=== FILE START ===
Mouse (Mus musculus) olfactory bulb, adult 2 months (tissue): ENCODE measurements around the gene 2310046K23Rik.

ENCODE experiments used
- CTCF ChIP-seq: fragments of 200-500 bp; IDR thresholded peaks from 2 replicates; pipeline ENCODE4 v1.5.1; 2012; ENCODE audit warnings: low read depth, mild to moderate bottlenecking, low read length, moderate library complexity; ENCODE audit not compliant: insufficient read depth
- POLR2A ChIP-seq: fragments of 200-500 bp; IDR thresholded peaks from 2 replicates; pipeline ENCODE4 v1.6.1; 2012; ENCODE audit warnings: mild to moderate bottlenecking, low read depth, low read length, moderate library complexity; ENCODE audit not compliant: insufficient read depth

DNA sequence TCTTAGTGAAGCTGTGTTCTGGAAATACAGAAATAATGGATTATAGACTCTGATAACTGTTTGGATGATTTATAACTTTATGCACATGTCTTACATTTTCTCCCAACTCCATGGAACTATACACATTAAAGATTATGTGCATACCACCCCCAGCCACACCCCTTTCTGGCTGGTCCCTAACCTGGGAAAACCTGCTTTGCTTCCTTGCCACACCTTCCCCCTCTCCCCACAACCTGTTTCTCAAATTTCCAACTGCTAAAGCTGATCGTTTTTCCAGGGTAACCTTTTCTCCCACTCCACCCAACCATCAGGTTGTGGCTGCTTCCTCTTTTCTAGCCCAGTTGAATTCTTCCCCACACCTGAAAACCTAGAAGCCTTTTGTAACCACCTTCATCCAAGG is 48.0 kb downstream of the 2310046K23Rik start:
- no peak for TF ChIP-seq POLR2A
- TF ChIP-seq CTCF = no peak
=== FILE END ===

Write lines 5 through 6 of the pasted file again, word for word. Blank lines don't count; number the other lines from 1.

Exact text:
DNA sequence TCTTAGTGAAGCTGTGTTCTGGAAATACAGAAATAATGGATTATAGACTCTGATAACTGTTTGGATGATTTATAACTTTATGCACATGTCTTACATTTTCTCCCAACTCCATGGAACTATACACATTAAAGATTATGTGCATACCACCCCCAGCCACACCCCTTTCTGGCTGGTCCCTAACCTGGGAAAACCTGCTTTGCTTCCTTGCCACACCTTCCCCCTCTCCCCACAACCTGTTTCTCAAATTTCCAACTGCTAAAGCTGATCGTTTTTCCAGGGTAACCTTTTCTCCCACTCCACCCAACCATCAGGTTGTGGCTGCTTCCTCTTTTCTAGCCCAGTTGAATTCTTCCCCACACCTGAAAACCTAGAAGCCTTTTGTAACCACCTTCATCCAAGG is 48.0 kb downstream of the 2310046K23Rik start:
- no peak for TF ChIP-seq POLR2A